Boeing's stock, which rose nearly $3 in early trading, got only a minor boost, up 27 cents to $74.65 for the day.
Northrop said Wednesday that it would review the GAO's findings before giving extensive comments. "We continue to believe that Northrop Grumman offered the most modern and capable tanker for our men and women in uniform, said Northrop's Randy Belote.
EADS chief executive Louis Gallois expressed disappointment.
"We will support our partner Northrop and remain confident that the KC-(30) is the aircraft best suited to make the Air Force's critical mission requirements," Gallois said.
Air Force officials also said they needed to review the investigators' findings. The service said it will select "the best value tanker for our nation's defense, while being good stewards of the taxpayer dollar."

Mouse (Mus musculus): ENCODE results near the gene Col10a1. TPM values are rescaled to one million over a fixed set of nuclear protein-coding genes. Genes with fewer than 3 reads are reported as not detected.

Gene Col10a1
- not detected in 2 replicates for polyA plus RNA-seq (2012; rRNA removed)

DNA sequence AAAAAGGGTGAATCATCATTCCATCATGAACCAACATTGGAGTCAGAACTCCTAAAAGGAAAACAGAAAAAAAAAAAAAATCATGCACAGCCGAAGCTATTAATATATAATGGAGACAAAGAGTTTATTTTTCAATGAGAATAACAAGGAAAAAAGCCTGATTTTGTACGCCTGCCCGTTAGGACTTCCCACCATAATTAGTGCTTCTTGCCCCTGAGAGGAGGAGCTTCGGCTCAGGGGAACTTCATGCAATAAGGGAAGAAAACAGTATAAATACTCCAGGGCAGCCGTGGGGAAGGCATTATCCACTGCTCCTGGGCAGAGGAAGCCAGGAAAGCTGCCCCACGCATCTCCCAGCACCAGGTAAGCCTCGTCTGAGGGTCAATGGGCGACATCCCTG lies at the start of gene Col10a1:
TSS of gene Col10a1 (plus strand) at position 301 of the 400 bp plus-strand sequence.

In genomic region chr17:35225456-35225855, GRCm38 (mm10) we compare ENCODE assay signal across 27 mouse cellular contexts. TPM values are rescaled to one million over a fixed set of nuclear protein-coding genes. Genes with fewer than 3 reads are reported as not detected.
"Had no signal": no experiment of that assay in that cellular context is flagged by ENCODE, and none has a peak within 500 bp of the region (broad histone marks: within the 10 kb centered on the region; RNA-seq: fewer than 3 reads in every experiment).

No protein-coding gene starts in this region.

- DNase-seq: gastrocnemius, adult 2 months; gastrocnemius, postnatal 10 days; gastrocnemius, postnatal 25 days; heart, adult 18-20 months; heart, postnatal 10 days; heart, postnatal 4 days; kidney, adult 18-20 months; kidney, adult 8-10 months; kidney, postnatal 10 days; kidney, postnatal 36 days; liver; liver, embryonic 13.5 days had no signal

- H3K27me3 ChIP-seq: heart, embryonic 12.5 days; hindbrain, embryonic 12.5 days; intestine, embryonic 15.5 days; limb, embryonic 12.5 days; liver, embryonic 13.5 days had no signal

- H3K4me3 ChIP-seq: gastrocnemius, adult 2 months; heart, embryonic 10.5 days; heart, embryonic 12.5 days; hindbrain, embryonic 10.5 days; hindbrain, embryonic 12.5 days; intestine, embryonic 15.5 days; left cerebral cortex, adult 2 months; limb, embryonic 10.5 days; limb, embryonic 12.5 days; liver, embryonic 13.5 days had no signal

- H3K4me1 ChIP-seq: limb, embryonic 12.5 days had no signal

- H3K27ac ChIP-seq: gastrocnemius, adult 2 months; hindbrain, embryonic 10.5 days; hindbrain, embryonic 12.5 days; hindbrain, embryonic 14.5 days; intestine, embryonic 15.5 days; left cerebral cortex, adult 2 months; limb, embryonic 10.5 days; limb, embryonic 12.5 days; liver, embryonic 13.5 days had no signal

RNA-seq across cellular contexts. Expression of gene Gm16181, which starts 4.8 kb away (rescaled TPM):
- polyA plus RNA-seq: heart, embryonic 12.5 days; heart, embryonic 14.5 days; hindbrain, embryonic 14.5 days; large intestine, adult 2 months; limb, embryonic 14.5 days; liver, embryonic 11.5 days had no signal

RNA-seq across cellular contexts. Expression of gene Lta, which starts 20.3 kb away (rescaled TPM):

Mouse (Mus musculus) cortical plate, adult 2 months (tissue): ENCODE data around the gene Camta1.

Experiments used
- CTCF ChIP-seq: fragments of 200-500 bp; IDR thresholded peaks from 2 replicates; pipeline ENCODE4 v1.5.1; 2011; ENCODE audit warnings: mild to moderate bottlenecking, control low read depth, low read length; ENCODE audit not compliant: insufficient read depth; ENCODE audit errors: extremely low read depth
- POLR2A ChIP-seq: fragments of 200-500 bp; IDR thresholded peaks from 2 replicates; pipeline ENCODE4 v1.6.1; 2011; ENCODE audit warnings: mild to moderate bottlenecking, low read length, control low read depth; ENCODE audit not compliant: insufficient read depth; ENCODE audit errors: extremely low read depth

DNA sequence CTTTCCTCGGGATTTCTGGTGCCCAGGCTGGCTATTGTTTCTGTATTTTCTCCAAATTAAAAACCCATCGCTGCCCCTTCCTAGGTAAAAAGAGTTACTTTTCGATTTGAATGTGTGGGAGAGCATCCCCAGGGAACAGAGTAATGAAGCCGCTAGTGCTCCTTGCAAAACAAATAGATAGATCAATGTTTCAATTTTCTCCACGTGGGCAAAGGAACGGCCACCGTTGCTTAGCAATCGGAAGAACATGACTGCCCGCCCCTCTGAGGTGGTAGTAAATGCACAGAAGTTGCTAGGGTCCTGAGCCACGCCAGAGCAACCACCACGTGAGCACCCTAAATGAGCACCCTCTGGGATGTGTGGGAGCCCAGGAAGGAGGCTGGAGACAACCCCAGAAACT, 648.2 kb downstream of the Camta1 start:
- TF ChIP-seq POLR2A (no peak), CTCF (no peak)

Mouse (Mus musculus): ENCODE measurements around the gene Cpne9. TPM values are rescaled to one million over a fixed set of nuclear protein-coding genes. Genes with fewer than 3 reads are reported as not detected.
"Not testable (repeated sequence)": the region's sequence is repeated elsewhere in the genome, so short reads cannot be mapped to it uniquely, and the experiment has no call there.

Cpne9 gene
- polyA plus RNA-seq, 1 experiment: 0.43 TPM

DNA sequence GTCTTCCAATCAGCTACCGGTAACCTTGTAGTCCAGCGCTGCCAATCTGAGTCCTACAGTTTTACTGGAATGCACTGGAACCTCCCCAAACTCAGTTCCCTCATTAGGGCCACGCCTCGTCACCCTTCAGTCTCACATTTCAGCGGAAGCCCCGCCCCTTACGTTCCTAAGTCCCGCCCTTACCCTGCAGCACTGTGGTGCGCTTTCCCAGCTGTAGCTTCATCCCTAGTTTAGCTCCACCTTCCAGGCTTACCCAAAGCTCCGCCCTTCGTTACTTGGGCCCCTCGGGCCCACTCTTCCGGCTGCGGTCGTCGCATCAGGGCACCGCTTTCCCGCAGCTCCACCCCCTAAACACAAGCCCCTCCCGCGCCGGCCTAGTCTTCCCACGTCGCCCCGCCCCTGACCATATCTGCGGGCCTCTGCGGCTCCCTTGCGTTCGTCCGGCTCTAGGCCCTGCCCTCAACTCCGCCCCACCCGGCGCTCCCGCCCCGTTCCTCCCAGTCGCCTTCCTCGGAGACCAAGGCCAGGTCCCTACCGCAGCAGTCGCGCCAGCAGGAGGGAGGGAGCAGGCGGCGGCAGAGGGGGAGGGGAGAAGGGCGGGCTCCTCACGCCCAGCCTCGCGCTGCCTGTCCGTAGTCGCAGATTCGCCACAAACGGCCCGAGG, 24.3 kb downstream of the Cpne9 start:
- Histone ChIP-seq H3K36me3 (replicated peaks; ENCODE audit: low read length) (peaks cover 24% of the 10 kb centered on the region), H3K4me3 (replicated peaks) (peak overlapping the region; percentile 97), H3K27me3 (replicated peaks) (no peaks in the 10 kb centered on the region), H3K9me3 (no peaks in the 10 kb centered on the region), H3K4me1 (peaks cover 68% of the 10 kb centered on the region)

The Air Force has 60 days to answer the GAO's statement. Should the contract be re-bid, the winner likely would be announced under a new president.
Democratic presidential nominee-in-waiting Sen. Barack Obama lauded the GAO decision and called for a "fair and transparent" rebidding of the contract, according to the Associated Press.
The presumptive Republican presidential nominee, Sen. John McCain, was instrumental in ending Boeing's original contract. He also played a role in striking trade dispute language from this contract, a step that worked in Northrop and EADS' favor.
"I think its unfortunate for the taxpayers, but obviously they need to go back and redo the contracting process again and the awarding of it and I hope that this time they will get it right," McCain said.
Boeing 767 engineer Richard Pedersen also wants to see the Air Force get it right.
"We always thought we had the better airplane," Pedersen said of the GAO ruling. "The most important thing is that the Air Force is getting the best airplane for the job."
Herald reporters Jerry Cornfield and Eric Fetters contributed to this story.